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Next Steps for Default Servicing

This piece originally appeared in the October 2022 edition of DS News magazine, online now.

More than two years after the COVID-19 pandemic took hold of the country, mortgage servicers may finally be in a position to come up for air and reflect on the whirlwind of the recent past. Among other things, the servicing industry has had to navigate the quick enactment of the CARES Act forbearance program, a constant barrage of agency and government-sponsored entity (GSE) guideline announcements and developments, a patchwork of state mandates, last-minute changes to the federal servicing rules in Regulation X, and intense public scrutiny from the Consumer Financial Protection Bureau (CFPB). To date, servicers have collectively provided assistance to many millions of mortgage loan borrowers who were impacted by the pandemic. While there is certainly still more work to be done, servicers’ willingness to help consumers and the overall effort put forth by the servicing industry at large has been admirable and commendable.

As the frequency and magnitude of COVID-19-related developments continues to slow down, now is a good time to reflect on the past couple of years and begin to plan for the future. What has worked well and could be incorporated into our standard servicing practices moving forward, and what lessons could be learned from mistakes that were made to improve the landscape for mortgage loan borrowers and their servicers in the future? Especially as fears of a recession grow, it would be prudent for everyone—servicers and regulators alike—to think hard about default servicing improvements and reforms.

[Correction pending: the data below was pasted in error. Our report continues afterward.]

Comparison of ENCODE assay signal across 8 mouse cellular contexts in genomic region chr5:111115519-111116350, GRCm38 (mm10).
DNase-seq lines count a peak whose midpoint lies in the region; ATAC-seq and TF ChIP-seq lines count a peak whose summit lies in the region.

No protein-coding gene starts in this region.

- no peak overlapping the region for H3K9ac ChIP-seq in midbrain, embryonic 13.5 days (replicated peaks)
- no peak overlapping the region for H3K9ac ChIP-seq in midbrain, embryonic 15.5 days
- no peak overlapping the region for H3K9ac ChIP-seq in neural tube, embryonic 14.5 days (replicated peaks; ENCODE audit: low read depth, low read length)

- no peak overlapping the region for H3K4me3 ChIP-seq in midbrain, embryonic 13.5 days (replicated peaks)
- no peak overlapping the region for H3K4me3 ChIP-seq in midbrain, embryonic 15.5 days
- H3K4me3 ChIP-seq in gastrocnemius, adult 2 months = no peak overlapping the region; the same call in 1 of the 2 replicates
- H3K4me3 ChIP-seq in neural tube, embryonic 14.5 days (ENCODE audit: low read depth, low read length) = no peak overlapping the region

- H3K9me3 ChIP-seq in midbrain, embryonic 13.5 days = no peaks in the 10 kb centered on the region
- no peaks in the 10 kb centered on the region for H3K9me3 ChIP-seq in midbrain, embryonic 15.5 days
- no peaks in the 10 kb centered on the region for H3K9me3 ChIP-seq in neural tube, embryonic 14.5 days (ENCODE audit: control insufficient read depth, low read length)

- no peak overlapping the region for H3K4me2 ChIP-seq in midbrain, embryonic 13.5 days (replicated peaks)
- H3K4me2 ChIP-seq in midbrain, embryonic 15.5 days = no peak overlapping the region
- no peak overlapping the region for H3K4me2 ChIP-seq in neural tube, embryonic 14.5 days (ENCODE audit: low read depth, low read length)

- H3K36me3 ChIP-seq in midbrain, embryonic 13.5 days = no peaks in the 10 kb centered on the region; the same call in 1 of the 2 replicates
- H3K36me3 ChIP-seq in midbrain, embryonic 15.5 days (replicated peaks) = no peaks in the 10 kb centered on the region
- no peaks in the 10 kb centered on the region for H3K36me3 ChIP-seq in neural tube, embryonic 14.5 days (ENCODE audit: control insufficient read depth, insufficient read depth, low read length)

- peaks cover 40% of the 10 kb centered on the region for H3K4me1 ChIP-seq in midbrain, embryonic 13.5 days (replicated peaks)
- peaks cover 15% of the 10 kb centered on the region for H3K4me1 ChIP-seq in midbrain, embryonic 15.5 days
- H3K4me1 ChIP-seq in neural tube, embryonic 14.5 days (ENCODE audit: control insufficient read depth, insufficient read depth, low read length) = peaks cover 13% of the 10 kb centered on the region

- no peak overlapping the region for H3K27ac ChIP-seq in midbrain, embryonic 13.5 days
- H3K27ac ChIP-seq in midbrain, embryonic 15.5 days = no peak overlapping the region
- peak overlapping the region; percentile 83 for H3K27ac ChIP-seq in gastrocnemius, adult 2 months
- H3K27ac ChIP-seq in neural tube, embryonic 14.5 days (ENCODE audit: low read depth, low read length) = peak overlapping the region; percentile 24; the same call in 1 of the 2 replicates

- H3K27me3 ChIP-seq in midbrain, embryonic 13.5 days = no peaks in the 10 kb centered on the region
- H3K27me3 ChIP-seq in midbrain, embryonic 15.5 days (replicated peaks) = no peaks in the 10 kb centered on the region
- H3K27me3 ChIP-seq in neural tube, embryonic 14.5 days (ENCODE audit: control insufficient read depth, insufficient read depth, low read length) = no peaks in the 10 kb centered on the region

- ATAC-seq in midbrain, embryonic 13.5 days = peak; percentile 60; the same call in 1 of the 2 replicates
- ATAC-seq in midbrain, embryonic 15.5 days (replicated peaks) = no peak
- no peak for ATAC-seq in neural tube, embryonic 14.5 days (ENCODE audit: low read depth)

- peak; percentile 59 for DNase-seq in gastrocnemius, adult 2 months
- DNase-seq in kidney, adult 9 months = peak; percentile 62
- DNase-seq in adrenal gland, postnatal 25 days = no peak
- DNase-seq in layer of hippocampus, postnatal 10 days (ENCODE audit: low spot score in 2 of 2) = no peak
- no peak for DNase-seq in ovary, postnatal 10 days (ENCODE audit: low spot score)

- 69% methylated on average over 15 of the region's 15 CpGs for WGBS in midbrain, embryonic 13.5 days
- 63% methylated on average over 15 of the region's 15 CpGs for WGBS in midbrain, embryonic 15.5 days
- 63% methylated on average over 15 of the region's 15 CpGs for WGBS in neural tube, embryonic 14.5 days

Many industry groups and other interested parties have already been contemplating new forward-thinking policy ideas, such as putting more reliance on forbearance as a go-to option for consumers who are in the early stages of a financial hardship. However, there are also many legislative and regulatory reforms that should be considered as we move into a post-COVID-19 world. This article outlines a few such ideas.

Where We’ve Been
Coming out of the financial crisis of the late 2000s, the Dodd-Frank Wall Street Reform and Consumer Protection Act of 2010 created the CFPB and instructed the new agency to implement reforms in the mortgage servicing industry. In 2013, the CFPB released its final mortgage servicing rules, and they became effective in January 2014. The new rules covered three main areas related to default servicing: (1) early intervention, which established an early and ongoing communication framework for borrowers who become delinquent; (2) continuity of contact, which attempts to ensure that servicers have dedicated personnel that are knowledgeable and able to assist delinquent borrowers; and (3) loss mitigation, which establishes a procedural framework for working with borrowers to find alternatives to foreclosure, as well as dual-tracking restrictions to ensure foreclosure and loss mitigation are not moving forward simultaneously.